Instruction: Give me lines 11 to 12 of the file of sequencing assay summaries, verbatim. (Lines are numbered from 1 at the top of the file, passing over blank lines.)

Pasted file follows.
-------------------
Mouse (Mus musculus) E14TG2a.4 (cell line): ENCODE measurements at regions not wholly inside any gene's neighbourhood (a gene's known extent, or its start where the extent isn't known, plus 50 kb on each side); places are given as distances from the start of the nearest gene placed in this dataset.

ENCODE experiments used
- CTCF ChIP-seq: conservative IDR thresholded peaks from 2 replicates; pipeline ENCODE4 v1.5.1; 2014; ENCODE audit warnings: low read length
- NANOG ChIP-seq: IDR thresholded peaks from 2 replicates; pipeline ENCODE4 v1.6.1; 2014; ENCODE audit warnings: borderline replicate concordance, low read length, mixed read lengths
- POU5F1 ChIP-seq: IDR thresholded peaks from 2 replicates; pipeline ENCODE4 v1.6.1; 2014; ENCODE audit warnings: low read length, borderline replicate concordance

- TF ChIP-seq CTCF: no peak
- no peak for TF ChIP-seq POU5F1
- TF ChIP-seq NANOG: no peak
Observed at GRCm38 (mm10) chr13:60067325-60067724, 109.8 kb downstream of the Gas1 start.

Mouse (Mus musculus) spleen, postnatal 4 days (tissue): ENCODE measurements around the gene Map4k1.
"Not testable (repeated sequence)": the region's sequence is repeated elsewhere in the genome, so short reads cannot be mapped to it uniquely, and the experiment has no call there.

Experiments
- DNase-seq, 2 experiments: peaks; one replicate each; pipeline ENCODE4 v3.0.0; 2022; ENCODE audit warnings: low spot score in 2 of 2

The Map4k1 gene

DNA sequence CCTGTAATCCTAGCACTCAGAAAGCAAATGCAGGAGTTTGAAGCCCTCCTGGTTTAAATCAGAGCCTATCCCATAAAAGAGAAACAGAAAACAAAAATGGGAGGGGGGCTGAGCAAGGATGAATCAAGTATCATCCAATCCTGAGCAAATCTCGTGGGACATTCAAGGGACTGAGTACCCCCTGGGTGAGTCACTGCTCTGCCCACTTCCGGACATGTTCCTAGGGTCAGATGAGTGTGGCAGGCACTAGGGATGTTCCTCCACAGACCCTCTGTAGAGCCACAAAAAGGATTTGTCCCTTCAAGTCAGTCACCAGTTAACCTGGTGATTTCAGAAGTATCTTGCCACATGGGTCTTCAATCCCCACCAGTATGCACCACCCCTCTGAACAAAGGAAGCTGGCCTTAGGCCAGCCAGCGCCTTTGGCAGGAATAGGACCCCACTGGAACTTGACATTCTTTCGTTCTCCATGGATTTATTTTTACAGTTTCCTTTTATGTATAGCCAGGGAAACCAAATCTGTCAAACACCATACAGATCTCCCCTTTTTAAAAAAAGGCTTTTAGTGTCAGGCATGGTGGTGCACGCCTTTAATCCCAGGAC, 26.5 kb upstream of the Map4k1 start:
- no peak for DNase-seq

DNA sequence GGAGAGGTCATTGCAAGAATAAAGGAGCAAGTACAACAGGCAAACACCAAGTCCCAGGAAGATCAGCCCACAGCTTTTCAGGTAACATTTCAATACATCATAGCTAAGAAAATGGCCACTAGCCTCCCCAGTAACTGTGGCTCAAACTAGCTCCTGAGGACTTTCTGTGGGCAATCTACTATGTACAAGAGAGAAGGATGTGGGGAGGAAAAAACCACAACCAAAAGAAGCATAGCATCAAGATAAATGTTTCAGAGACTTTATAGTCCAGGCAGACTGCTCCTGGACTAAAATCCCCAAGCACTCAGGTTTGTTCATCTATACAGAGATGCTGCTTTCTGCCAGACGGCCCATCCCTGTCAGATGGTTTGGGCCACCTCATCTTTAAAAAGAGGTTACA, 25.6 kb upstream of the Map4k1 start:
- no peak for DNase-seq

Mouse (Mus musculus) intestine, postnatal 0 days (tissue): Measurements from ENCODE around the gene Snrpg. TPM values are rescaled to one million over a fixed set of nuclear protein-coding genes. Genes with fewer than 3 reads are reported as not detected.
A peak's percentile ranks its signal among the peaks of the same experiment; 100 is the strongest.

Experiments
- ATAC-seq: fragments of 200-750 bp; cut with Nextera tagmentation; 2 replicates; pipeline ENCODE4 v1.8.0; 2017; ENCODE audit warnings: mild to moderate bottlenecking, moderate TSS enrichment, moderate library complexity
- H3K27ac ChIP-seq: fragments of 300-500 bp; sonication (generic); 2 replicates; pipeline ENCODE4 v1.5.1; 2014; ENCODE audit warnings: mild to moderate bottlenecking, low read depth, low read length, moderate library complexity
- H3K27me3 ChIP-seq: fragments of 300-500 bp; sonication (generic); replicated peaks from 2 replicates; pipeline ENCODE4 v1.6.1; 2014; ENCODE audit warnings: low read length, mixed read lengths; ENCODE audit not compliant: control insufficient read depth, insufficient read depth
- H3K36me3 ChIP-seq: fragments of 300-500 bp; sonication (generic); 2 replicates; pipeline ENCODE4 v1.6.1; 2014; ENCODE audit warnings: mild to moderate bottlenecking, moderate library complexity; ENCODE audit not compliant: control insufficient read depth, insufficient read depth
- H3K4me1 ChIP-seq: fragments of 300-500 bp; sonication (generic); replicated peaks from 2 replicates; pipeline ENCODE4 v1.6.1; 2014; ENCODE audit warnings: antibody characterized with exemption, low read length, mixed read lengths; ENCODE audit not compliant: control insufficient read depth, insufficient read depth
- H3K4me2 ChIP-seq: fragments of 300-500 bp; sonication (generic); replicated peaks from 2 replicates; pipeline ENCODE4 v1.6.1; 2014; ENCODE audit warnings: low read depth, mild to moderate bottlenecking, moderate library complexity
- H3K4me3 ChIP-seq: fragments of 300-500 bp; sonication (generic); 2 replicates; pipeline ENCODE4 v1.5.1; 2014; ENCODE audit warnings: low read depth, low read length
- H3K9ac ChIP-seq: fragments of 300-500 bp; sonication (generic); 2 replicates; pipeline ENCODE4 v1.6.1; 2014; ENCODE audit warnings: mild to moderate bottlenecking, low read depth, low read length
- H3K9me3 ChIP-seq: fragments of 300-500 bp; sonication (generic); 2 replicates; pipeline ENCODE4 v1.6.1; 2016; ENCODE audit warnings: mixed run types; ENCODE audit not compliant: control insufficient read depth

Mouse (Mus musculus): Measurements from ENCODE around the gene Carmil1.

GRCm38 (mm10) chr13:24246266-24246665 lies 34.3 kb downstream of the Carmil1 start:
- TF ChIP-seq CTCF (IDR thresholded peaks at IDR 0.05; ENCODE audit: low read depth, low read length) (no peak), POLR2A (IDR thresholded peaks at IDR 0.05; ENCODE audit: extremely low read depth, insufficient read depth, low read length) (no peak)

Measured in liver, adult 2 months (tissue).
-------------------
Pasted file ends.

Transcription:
"Not testable (repeated sequence)": the region's sequence is repeated elsewhere in the genome, so short reads cannot be mapped to it uniquely, and the experiment has no call there.

Experiments